The Guide to Handling Negative Reviews

Everybody gets a bad review at some point. It comes with the territory, it’s part of the job. The busier you become as a contractor, the more likely you’ll get one of these negative reviews. There’s a reason the old adage “you can’t please all of the people all of the time” has lasted for generations. That’s why how we deal with a bad review is often more important than the review itself. Let’s start with some perspectives on negative reviews.

Turn negative reviews into constructive criticism

First off, it’s important to understand that negative reviews should be seen as constructive criticism. A negative review is not a personal attack. All feedback, regardless of the perspective, is still based on some level of reality. For example, if the customer is upset that the roof shingles look wavy from the ground—even though it’s because the roof deck is wavy—their perspective is not wrong. The shingles are wavy. That’s the way the customer sees it.

The cause of the bad review, in this case, is probably because you didn’t do a good job of explaining to the customer that a wavy appearance may be a bi-product of thin roof decking. Also, ask yourself this: did you give the customer an opportunity to discuss the issue with you, and then did you try to correct the issue to the customer’s satisfaction? 

Most customers will not go straight to the internet to bash you. When a complaint ends up on the internet, it’s usually the customer’s final resort. If you look at negative reviews this way, you’ll see how constructive criticism can help you.

Take control of your online reputation

Even if you change your perspective about these reviews, a bad review can affect your business.  Especially now, with the kind of exposure a company faces on the internet, these reviews can be very harmful to your brand. Remember, information on the internet is forever. So let’s discuss how to control your online reputation.

First, it’s important to have control over the pages where reviews are left. At a minimum, you should be the manager or admin of your Google My Business, Yelp, Facebook, and Next Door pages. These platforms allow people to leave feedback about your company. If you don’t control the page, you won’t be notified that a negative review has been posted (though the rest of the world will). You also won’t have a chance to respond to it. Setting up these accounts is free, so set them up!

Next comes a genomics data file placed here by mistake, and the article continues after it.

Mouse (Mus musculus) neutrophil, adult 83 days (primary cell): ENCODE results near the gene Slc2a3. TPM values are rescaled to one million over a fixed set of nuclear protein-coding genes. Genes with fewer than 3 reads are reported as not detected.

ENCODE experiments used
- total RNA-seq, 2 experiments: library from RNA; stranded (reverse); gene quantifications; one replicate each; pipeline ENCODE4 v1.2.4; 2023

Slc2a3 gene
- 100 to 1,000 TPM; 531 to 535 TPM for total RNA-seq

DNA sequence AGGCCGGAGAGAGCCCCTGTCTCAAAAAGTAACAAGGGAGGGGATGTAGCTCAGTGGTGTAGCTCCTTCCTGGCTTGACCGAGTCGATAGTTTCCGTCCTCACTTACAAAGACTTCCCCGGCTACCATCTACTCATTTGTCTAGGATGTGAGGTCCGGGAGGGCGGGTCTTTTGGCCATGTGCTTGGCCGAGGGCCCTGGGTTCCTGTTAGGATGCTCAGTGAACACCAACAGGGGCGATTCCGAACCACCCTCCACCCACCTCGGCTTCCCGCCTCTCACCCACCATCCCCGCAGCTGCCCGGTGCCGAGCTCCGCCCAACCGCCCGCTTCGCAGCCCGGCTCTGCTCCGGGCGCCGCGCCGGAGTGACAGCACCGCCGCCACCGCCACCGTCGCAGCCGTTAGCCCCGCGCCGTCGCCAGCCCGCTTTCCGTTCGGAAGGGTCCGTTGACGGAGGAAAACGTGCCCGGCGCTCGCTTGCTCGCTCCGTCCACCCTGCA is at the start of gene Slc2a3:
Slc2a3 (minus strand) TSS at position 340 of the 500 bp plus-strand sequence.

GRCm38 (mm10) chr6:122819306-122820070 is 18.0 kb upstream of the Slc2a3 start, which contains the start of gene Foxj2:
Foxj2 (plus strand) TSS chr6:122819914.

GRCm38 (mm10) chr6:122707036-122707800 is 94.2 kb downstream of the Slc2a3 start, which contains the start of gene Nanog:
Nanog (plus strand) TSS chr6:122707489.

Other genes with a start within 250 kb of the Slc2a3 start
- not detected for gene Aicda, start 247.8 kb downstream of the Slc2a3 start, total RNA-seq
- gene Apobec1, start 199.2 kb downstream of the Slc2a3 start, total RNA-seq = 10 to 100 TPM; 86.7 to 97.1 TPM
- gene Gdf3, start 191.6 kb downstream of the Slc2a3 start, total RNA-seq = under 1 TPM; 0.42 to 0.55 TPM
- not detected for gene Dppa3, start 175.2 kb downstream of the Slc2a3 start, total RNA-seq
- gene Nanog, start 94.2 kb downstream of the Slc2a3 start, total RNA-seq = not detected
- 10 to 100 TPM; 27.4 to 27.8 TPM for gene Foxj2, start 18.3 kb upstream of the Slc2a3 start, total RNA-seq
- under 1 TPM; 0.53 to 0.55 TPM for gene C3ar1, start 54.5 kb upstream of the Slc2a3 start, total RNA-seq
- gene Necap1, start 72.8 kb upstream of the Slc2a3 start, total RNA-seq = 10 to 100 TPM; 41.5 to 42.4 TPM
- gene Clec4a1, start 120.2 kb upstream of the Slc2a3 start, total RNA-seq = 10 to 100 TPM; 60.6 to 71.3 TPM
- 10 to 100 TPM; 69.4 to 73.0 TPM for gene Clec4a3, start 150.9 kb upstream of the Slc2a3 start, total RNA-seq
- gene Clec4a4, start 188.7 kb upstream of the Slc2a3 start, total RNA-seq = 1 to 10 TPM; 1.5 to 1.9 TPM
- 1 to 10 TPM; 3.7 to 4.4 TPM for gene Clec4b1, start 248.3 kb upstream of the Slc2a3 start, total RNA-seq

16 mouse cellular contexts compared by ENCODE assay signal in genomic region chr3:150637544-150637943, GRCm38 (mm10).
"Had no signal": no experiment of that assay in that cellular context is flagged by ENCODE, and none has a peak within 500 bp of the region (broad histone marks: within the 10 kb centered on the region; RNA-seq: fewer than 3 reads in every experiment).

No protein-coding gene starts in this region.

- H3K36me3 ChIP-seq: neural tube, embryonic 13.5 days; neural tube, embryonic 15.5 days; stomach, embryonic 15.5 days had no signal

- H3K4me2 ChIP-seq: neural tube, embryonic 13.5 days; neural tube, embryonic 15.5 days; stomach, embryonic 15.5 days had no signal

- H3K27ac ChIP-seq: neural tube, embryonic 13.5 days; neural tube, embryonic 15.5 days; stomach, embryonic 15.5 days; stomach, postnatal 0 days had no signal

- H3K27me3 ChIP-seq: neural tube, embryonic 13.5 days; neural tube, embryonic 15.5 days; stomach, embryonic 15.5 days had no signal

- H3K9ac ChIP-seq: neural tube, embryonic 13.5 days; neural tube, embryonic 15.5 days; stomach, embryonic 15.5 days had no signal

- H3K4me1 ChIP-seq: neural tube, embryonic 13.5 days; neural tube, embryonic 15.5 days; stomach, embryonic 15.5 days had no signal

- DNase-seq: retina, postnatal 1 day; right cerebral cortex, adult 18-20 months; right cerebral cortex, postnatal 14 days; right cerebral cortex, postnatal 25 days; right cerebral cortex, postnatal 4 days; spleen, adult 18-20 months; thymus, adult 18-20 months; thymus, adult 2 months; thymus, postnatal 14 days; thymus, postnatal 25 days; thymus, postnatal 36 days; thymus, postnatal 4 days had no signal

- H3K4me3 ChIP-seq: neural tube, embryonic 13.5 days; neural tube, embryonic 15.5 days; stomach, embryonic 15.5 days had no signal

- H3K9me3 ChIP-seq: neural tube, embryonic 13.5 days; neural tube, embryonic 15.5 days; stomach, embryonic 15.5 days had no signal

Read, breathe, break, respond

Next, read the review in its entirety and do your best to understand what the customer is trying to tell you. Remember, our customers are emotional people and are likely writing this review because they feel they don’t have another avenue. Understand that their tone is likely intended to be very harsh. Don’t get distracted by this and read the content for the irrefutable facts: the shingles are wavy, the wall is not flat, the color is not as black as they thought it would be, etc. This is the constructive part of the feedback and the part you need to understand in order to improve your business systems. 

Now that you have the feedback, it’s time to acknowledge the customer and their frustrations by replying to them. But wait. Take a breather (or a drink) and compose yourself before replying.  We are emotional people too, but we don’t want to respond from a place of emotion. Once you’re calm and ready to reply, follow these steps:

  • Don’t be defensive in your reply. Never start an argument on the internet for all the world to see. Start your response by thanking the customer for their feedback. 
  • Acknowledge the facts of their review and demonstrate that you’ve heard and understood their concerns.  
  • Provide a brief explanation of the facts from your perspective. 
  • Share some of the solutions that you attempted and their outcomes (if applicable).
  • Offer a new solution to address their grievance or offer additional dialogue offline.  
  • Always close with another thank you.  

Your response is not a place to justify your decisions or actions, nor is it a place to attempt to discredit the customer. Other customers will be reading your reply and will be judging your customer service by the content and tone of your response. Most people accept that no one is perfect and that a few mixed reviews are just part of the game. But the bottom line is to always respond professionally and swiftly!

Make changes based on feedback

Finally, act on the feedback. In the example above, you should review your processes to see your sales team regularly discusses potential roof decking issues with the customer. Is your team educated on how to handle customer feedback in the field? Are customer issues efficiently brought up the chain to the right decision-makers who can address them before they end up online? If not, it’s time to sit down with the team and make some changes. In short, learn from the feedback.

Negative reviews are bound to happen. It’s just part of the business. Not all customers will be raving fans of your business, but how you handle that review can be the difference between future customers choosing you or not. If you need help managing your online reputation, gaining visibility in the right places, responding to customer feedback, or correcting the flaws in your business systems that caused the feedback in the first place, AJCEO is a full service consulting, coaching, and training company that is here to help you!

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